To keep the looks consistent, Frances also wore a velvet bolero with the labels pinned back so the details of the corset would be visible. The skirts are from Jenn's collection, also part of her ordinary day look. I also made Frances wear those gloves through the entirety of the play, poor thing. It made sense for all her looks-- those where she is supposed to seem like a respectable middle-class widow, and when she is an operating agent in stealth garb.


One thing that was particularly enjoyable was that the same bustle corset had such different effects when worn by these very different characters and their actresses. The same style of corset top makes Mary look like a princess...


...has the aspect of armor when worn on Mrs. Hawking.


If you're interested in owning some of Pendragon's gorgeous costuming, don't hesitate to check out their website. Their work is both truly beautiful and extremely high-quality.

In fact, there is a chance that the pieces they lent to us are still available for purchase, as they went on sale as soon as our show finished! You could end up owning an artifact from the very first production of Mrs. Hawking!

Steampunk Halloween Costume

Hey, I am working on a Halloween costume that is Steampunk. I'm sewing it myself. I am working off of the Simplicity 2172 pattern and am currently working on the skirt. I have the jacket done. I used a different pattern for the corset as I did not like the look of the bustier and I can make a properly boned corset anyway. My dilemma her is the shirt. I do need to wear a shirt under this as I will be wearing this to work and it needs to be in dress code. I did check with the corset and as long as it is worn over something that covers up the cleavage it is ok to wear outside of my clothing. I have a nice white button down top that looks like it would look great in a steampunk ensemble as it will only be the collar and bust that are exposed, but I was wondering if there might be something better to where in this ensemble. Below are pics of the jacket and the shirt.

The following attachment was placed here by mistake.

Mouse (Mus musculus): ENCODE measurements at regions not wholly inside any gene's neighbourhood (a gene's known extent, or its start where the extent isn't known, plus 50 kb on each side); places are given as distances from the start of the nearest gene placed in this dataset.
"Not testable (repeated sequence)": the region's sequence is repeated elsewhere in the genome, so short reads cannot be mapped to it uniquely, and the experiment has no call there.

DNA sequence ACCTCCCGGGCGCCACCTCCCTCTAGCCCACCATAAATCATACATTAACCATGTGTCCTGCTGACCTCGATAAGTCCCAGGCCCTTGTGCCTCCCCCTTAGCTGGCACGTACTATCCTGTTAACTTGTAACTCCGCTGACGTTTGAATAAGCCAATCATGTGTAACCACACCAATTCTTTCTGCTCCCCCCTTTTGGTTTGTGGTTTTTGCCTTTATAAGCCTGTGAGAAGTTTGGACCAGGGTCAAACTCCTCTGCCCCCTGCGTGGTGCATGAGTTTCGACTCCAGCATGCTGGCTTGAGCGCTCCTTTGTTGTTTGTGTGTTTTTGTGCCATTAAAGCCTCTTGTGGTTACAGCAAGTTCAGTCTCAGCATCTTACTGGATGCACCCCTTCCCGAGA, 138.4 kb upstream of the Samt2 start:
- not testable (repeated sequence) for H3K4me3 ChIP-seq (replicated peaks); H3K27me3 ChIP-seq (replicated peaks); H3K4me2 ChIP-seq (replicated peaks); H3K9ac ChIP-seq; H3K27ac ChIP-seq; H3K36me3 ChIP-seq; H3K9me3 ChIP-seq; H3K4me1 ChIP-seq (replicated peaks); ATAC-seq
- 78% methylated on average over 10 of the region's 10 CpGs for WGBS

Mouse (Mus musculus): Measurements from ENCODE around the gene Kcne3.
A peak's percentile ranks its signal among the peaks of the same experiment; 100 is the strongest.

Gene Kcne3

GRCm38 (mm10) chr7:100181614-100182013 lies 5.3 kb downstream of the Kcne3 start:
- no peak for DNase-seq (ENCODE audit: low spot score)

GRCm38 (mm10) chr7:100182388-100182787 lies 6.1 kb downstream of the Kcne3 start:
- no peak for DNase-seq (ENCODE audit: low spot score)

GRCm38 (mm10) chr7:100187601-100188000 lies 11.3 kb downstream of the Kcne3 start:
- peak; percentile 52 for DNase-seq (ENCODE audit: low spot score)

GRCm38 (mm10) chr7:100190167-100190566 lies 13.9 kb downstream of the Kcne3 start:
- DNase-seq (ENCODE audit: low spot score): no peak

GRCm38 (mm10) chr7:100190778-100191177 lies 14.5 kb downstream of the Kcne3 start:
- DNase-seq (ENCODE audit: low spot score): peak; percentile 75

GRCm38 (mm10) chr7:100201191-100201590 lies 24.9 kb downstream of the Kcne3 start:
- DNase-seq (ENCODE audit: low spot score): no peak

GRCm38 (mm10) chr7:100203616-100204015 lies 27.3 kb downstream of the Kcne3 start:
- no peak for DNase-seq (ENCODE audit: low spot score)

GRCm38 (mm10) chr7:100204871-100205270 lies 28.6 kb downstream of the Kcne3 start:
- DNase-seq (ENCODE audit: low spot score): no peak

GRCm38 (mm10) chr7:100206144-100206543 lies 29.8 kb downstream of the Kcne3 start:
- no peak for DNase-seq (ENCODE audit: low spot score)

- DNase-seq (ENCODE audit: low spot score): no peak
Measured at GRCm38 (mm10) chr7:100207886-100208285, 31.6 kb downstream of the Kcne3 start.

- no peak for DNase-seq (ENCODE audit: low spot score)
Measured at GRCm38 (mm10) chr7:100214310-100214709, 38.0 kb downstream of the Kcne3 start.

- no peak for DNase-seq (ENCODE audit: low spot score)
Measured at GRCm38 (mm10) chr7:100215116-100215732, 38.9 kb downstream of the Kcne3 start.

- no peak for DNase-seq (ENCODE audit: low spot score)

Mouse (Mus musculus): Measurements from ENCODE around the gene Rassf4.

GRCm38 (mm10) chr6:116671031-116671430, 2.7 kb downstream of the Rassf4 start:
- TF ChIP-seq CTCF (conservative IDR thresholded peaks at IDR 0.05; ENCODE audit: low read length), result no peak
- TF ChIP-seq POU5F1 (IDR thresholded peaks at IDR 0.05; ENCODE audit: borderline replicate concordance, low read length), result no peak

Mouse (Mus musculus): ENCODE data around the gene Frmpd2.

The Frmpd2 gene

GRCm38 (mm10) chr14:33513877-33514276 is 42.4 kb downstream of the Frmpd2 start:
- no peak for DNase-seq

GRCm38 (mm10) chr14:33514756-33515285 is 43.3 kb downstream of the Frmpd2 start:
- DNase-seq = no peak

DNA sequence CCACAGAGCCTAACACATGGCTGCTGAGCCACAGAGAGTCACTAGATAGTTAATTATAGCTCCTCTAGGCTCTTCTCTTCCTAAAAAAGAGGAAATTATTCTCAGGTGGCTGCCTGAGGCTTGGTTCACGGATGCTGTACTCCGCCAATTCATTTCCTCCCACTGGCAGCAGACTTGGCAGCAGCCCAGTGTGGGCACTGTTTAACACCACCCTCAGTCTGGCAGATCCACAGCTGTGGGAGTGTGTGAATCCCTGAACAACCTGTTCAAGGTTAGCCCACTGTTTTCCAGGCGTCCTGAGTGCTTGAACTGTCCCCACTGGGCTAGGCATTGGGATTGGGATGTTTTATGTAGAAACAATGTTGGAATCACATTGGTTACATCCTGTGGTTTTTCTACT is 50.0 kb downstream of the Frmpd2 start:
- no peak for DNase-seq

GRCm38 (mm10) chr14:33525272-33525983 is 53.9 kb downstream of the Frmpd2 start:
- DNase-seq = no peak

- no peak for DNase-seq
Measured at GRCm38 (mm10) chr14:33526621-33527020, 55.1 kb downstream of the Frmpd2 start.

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Costumes for a Victorian lady society avenger, and her faithful maid

I'm a writer in the process of making a website to showcase my current work, what is intended to be a theatrical series about a young Victorian woman takes a job as a housemaid for a seemingly normal society widow, only to find out that her employer secretly works as a champion and avenger for all the downtrodden ladies of society. It's called "Mrs. Hawking," and it is a high-action mystery caper with a very steampunk twist on the role of women in repressive Victorian society.
To depict the characters I've been assembling costumes from various pieces from thrift stores to create their looks. Mary Stone wears a skirt and blouse with an apron, while her mistress Mrs. Victoria Hawking wears a blouse under a an old prom dress with corset-like detail, plus a modified derby bonnet.

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Their preferred weapons, as you can see, are a slim knife for Mrs. Hawking, who is a master of speed and stealth, and a fireplace poker for Mary, who's work as a maid has given her the physical strength and affinity for the blunt instrument.

Of course, when they must go undercover at a fancy society ball, they must dress the part. Mrs. Hawking's gown is green velvet with black ruffled skirts layered beneath it, while Mary's is an old lace and tulle wedding gown dyed blue.
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But of course, when one must infiltrate a hostile location to gather information, corsets and voluminous skirts won't do. Mrs. Hawking requires a subtle option when she does her breaking and entering. Her stealth suit is made up of two stretchy shirts dyed black, one for her top and one for her hood, black riding britches, leather gloves, leather belt, and granny boots.
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If you're interested in getting to know these characters, more information can be found at!